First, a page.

Runaway High Park Capybaras

No, they didn’t run away again. A Toronto-area friend of Dobby’s visited them and recently sent photos of the High Park capybaras with the babies. I started thinking about the 2017 adventure, and decided to make sure everyone knows about these famous runaways. Click on the links to see some of the newspaper articles featuring these two. They were in the news for months!

MaryAnne Kneif

Bonnie and Clyde earned their names by being on the lam for over a month.

A newly arrived pair of capybaras snuck out the gate as they were being transferred to a new pen. Because the zoo is located within High Park, they escaped into a forested paradise with swimming and grazing and lots of shelter and hiding places. It was summer, so no problem, but they also were at risk for being hit by a car on one of the roads in the park.

MaryAnne Kneif

Run, capybara, run!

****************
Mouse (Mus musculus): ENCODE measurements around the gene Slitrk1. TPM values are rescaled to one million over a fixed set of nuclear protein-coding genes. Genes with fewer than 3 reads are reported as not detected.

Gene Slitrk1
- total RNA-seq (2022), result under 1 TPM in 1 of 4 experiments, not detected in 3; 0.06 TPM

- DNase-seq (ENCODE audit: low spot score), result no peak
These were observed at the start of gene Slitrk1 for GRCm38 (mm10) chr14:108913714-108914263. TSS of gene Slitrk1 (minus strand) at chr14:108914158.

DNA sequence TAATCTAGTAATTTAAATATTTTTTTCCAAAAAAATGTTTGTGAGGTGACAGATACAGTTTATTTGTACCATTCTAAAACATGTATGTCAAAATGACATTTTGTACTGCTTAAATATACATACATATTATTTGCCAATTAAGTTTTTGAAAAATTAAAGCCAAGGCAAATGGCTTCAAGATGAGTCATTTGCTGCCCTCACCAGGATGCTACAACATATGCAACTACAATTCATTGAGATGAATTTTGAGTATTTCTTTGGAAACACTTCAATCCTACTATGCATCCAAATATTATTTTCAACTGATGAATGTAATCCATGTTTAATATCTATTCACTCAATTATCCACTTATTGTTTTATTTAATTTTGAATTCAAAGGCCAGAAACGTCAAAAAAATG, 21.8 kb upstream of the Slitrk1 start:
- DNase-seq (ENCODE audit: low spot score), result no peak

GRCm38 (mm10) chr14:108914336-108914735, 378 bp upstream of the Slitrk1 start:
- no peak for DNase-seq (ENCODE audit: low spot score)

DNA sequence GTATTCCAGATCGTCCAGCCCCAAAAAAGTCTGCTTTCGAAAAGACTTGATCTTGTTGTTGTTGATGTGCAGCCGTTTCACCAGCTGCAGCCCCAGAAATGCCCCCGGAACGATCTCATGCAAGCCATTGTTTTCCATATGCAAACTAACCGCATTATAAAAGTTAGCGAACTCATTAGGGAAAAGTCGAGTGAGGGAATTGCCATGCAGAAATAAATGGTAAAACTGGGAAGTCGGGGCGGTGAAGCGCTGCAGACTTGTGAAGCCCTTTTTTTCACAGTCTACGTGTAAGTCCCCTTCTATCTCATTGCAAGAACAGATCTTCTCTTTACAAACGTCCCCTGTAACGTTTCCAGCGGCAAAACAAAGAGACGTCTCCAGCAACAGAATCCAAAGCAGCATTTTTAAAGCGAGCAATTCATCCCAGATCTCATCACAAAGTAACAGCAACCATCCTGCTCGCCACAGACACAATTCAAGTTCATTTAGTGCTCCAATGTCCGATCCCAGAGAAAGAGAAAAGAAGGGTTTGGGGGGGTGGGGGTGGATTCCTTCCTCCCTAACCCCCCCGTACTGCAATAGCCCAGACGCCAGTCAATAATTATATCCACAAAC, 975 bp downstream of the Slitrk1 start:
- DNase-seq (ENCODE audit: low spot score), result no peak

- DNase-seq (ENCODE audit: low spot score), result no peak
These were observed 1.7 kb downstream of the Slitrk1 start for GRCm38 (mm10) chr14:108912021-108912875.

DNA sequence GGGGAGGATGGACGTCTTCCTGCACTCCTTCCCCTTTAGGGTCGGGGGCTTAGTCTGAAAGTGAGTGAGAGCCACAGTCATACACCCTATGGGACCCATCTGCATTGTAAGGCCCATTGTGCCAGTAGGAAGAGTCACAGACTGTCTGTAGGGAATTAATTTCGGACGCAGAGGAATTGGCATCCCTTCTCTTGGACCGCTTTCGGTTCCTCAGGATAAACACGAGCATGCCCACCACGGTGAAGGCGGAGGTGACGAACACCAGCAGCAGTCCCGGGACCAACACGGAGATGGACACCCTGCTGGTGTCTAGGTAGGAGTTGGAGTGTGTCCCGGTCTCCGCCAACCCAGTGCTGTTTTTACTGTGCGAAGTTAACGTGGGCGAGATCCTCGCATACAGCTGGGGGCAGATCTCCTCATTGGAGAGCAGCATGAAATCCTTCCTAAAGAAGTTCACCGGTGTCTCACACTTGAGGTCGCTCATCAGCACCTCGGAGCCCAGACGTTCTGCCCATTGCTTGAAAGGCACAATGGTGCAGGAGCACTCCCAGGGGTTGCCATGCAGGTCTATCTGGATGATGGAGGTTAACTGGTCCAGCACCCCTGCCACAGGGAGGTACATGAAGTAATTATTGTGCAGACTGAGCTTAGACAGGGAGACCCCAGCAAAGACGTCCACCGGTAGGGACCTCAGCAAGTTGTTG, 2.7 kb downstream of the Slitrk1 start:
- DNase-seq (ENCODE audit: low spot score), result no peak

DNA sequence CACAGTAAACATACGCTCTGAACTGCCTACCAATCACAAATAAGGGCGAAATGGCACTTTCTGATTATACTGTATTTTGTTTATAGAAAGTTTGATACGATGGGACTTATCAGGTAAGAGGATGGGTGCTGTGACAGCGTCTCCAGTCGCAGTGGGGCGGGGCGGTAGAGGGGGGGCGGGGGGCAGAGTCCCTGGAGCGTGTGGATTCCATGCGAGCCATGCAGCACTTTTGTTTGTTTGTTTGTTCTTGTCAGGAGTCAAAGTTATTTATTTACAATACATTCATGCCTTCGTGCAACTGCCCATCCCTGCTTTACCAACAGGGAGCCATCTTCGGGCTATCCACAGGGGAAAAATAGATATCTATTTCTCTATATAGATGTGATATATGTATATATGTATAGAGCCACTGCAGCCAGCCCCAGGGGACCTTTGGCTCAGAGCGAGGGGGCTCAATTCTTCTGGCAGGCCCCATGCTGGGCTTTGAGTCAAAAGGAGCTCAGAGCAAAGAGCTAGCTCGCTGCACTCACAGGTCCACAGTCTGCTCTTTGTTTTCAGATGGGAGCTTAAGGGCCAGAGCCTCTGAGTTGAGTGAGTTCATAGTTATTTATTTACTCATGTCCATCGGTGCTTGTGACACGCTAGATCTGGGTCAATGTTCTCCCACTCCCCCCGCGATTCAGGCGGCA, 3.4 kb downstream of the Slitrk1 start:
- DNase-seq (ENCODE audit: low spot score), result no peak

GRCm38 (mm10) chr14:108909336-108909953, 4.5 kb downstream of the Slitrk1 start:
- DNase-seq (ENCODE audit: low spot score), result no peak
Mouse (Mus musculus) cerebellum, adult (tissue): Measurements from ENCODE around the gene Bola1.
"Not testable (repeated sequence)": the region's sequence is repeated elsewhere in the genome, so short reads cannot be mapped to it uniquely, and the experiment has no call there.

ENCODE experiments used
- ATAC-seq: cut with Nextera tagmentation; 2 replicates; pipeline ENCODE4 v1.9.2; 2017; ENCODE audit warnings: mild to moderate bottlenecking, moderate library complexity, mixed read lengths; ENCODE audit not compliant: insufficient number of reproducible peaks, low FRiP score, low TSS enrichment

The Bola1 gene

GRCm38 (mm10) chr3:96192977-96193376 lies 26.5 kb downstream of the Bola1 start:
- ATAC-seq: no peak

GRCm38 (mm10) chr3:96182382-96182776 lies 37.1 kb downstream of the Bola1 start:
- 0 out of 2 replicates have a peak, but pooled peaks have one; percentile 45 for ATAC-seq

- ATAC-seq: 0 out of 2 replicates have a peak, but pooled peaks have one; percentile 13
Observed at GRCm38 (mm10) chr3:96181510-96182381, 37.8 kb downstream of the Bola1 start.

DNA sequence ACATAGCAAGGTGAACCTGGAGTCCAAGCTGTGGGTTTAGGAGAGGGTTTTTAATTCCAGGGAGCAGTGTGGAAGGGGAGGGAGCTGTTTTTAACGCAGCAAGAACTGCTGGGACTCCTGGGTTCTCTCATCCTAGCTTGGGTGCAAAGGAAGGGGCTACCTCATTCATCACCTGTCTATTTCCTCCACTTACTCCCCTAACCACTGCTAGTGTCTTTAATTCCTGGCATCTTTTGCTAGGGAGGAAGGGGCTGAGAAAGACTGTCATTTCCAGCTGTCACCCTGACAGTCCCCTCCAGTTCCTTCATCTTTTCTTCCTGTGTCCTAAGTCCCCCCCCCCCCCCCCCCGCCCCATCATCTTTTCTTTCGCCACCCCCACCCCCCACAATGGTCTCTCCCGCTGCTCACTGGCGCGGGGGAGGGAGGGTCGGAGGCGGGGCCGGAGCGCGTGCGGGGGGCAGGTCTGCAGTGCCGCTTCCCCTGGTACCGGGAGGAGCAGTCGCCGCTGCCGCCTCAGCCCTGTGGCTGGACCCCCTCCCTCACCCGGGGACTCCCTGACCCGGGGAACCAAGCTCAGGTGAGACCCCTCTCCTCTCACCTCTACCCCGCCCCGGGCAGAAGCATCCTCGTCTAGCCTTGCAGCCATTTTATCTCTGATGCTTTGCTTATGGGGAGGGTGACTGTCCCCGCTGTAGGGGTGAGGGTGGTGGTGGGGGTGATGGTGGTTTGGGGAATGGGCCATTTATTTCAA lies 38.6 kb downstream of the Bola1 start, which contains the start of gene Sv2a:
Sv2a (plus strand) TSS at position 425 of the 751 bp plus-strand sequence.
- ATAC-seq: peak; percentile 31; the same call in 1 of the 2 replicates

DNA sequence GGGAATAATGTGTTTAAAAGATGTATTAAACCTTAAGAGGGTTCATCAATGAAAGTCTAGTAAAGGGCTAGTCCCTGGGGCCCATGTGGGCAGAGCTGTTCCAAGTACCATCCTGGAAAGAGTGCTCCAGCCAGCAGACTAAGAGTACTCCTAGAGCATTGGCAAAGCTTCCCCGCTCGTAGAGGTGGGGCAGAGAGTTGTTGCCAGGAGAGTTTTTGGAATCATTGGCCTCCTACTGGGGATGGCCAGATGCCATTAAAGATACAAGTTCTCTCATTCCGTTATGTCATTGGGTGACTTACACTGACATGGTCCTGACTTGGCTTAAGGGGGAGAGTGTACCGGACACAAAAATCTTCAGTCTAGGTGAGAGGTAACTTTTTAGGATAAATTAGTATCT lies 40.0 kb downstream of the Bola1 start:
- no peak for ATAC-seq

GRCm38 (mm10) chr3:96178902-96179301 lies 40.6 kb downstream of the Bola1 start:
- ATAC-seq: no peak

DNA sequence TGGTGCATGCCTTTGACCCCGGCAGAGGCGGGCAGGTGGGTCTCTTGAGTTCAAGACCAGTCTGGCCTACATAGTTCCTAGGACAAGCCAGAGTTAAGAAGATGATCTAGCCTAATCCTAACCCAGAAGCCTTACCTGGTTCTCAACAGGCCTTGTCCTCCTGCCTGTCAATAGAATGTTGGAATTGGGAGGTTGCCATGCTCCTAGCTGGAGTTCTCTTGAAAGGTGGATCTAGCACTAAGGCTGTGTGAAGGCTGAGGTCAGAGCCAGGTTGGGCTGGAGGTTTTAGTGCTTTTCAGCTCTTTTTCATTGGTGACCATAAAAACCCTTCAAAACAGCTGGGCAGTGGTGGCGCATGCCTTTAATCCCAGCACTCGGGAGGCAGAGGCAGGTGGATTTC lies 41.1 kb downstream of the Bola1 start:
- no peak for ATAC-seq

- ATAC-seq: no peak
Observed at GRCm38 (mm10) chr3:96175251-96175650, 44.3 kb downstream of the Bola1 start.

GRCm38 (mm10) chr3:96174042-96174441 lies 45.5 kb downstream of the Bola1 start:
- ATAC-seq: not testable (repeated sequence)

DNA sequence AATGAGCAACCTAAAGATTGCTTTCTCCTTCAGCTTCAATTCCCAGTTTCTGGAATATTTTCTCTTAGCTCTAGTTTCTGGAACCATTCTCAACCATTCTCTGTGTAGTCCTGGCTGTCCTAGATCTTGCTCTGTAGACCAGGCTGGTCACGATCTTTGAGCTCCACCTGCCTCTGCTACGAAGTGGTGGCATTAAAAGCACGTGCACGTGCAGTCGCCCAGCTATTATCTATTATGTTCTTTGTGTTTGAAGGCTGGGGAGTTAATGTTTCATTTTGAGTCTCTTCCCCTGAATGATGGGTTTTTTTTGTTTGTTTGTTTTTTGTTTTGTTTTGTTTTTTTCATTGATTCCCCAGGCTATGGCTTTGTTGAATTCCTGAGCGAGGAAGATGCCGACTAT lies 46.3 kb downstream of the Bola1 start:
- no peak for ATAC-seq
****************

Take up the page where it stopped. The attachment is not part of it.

For the next month, there were spurious sightings of the errant pair, resulting in wild goose chases and mounting frustration. They finally nabbed one of them using a live trap baited with __ __ __ __ *. Can you guess what they used for bait?

With an experienced Brazilian capybara wrangler on the team, it was only a matter of time before they caught the second capy.

MaryAnne Kneif

Bonnie and Clyde reminiscing about their big adventure.

Once they had returned to their pen and the excitement faded, the “big” part of the adventure became more apparent, as Bonnie grew, and grew, and grew. One day, three baby capybaras fell out of her bottom. Now they are a family of five. The little pups are named Geddy, Alex, and Neil. Why are those names so familiar?

MaryAnne Kneif

Bonnie demonstrates proper grazing technique to the pups while Clyde watches a football match on the telly.

There are some great videos of the little guys. Click on <- that link, it wouldn’t allow me to embed the video. Here’s another one:

The babies are all grown up now. Will they escape, too?

MaryAnne Kneif

Did Bonnie tell them tales of her adventures outside the fence?

We are always interested in capybara spottings: in zoos, in the wild, and in your back yard! I’d love to share your photos here and on the ROUS Foundation website, too! Use the Ask Dobby tab up there.

Special thanks to MaryAnne Kneif for the photos, the inspiration, and kind words!

*The live trap was baited with corn, of course!

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